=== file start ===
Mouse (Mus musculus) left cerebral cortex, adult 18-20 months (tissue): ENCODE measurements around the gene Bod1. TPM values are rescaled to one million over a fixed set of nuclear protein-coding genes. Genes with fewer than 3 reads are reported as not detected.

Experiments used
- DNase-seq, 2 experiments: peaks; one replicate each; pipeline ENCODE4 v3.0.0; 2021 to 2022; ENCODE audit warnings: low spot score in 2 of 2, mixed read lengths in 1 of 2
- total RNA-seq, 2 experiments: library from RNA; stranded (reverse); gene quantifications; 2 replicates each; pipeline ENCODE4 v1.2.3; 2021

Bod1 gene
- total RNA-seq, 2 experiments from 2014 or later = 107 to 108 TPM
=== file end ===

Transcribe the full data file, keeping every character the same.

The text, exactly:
Mouse (Mus musculus) left cerebral cortex, adult 18-20 months (tissue): ENCODE measurements around the gene Bod1. TPM values are rescaled to one million over a fixed set of nuclear protein-coding genes. Genes with fewer than 3 reads are reported as not detected.

Experiments used
- DNase-seq, 2 experiments: peaks; one replicate each; pipeline ENCODE4 v3.0.0; 2021 to 2022; ENCODE audit warnings: low spot score in 2 of 2, mixed read lengths in 1 of 2
- total RNA-seq, 2 experiments: library from RNA; stranded (reverse); gene quantifications; 2 replicates each; pipeline ENCODE4 v1.2.3; 2021

Bod1 gene
- total RNA-seq, 2 experiments from 2014 or later = 107 to 108 TPM